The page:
Early Friday morning Ken and I set off for two days in Boston. The weather forecast was for "hot" but we found ways to deal with that: an air-conditioned Concord Trailways bus, bottled water, and an afternoon at the Museum of Fine Arts. The hottest part of the day was getting to my son's apartment, but even that was bearable as most of the trek was on an air-conditioned subway. We were all looking forward to seeing the Chihuly exhibit at the MFA ~
The exhibit, titled "Through the Looking Glass," did not disappoint us. The crowds were small so we could get close enough to take photos, and we could spend as much time as we wanted with each display. I don't usually share this many photos in a single post, but I don't know how many of you around the country will have access to this amazing exhibit of blown glass by the truly unique artist Chihuly. Here are my favorites:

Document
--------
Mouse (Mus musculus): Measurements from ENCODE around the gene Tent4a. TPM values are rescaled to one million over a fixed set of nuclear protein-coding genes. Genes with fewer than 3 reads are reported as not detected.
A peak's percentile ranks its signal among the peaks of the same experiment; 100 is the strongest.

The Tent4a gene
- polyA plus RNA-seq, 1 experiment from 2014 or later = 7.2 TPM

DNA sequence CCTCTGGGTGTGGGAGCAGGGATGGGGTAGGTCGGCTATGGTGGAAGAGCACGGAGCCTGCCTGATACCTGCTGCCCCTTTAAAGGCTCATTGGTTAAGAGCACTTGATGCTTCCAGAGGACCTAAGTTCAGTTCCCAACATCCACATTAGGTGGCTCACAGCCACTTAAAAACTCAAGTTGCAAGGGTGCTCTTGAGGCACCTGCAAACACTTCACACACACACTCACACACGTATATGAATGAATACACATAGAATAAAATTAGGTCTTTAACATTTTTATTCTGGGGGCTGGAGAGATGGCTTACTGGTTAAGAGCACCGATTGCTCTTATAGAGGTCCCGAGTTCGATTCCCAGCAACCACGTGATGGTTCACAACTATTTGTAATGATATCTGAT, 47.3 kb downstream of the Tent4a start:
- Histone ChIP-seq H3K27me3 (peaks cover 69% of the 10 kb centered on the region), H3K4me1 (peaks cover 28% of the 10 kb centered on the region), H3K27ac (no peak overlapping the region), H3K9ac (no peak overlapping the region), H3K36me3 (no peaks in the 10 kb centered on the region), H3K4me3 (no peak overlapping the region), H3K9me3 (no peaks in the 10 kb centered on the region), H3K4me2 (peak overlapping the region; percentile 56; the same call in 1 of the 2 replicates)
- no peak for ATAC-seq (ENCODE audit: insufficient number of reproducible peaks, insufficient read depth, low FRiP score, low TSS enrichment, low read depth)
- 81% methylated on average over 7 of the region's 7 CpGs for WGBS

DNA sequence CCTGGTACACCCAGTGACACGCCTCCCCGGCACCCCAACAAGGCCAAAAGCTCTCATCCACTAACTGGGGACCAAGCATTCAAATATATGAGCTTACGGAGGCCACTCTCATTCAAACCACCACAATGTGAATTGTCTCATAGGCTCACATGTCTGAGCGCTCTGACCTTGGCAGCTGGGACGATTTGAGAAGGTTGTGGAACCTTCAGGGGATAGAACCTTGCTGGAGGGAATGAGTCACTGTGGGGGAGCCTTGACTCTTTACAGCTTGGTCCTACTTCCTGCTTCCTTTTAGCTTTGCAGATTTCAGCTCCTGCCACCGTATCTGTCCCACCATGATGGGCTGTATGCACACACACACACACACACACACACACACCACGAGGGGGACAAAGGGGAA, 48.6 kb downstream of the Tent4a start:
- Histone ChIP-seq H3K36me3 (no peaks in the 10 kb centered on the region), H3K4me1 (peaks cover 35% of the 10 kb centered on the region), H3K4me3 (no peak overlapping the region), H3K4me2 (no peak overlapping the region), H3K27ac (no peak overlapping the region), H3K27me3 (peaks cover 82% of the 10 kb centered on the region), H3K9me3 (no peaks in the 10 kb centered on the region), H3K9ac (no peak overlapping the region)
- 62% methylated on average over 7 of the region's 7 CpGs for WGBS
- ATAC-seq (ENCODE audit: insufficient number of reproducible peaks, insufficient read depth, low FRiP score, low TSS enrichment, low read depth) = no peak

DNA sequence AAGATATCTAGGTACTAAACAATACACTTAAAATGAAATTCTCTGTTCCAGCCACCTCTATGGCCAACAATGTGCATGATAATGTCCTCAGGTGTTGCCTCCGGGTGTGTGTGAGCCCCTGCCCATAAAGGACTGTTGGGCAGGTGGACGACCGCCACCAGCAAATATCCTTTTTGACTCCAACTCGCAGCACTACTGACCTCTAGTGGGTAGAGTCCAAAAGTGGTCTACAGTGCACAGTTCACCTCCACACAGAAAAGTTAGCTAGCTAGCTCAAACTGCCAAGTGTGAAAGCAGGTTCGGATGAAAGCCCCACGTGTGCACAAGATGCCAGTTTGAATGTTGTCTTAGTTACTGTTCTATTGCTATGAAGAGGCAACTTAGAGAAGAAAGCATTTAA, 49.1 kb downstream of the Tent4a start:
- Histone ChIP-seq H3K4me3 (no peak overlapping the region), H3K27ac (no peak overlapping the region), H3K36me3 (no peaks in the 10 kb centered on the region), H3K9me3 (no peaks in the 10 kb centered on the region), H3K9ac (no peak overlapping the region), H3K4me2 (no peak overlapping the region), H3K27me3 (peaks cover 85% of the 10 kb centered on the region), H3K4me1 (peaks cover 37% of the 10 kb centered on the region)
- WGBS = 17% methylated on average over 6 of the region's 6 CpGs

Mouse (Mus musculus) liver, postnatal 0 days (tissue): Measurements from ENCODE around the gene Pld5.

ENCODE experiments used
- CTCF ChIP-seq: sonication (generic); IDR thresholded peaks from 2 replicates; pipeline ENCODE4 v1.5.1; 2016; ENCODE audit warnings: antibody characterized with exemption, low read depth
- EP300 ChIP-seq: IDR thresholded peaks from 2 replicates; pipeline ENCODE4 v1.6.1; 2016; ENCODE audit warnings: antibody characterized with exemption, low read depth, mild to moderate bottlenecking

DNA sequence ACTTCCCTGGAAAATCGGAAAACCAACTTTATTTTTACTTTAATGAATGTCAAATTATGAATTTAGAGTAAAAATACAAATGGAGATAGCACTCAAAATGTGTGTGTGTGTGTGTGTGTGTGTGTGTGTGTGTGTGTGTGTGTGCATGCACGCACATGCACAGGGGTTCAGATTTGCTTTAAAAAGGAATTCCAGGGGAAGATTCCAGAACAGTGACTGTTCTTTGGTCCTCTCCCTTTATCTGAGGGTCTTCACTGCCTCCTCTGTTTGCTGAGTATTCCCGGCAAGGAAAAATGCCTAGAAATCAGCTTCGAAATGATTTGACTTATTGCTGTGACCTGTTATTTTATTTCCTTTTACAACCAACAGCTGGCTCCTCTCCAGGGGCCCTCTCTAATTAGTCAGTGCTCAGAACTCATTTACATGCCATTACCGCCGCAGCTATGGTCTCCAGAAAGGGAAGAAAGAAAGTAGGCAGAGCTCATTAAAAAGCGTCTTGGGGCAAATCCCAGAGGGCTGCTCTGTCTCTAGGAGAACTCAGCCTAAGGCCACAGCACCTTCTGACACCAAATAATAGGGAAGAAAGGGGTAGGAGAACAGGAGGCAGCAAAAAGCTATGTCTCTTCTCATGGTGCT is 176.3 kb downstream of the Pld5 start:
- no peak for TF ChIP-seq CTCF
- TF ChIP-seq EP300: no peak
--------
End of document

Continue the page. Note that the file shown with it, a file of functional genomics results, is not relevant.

Ikebana Boat, on a reflective surface, from the front ~

Ikebana Boat from the end ~

Tabac Baskets are thin glass bowls displayed on an enormous plank of Douglas fir ~

Mille Fiori means "thousand flowers" ~

It was hard to pick a favorite part of Mille Fiori, but I was partial to the blues and greens ~

The Persian Ceiling has hundreds of individual pieces, lit from above ~

Many put us in mind of the ocean ~

Especially the occasional mermaid ~

This Boston exhibit contains six chandeliers, the most Chihuly has had in one display. My favorite was the yellow one, shown here next to one that is dark blue and orange ~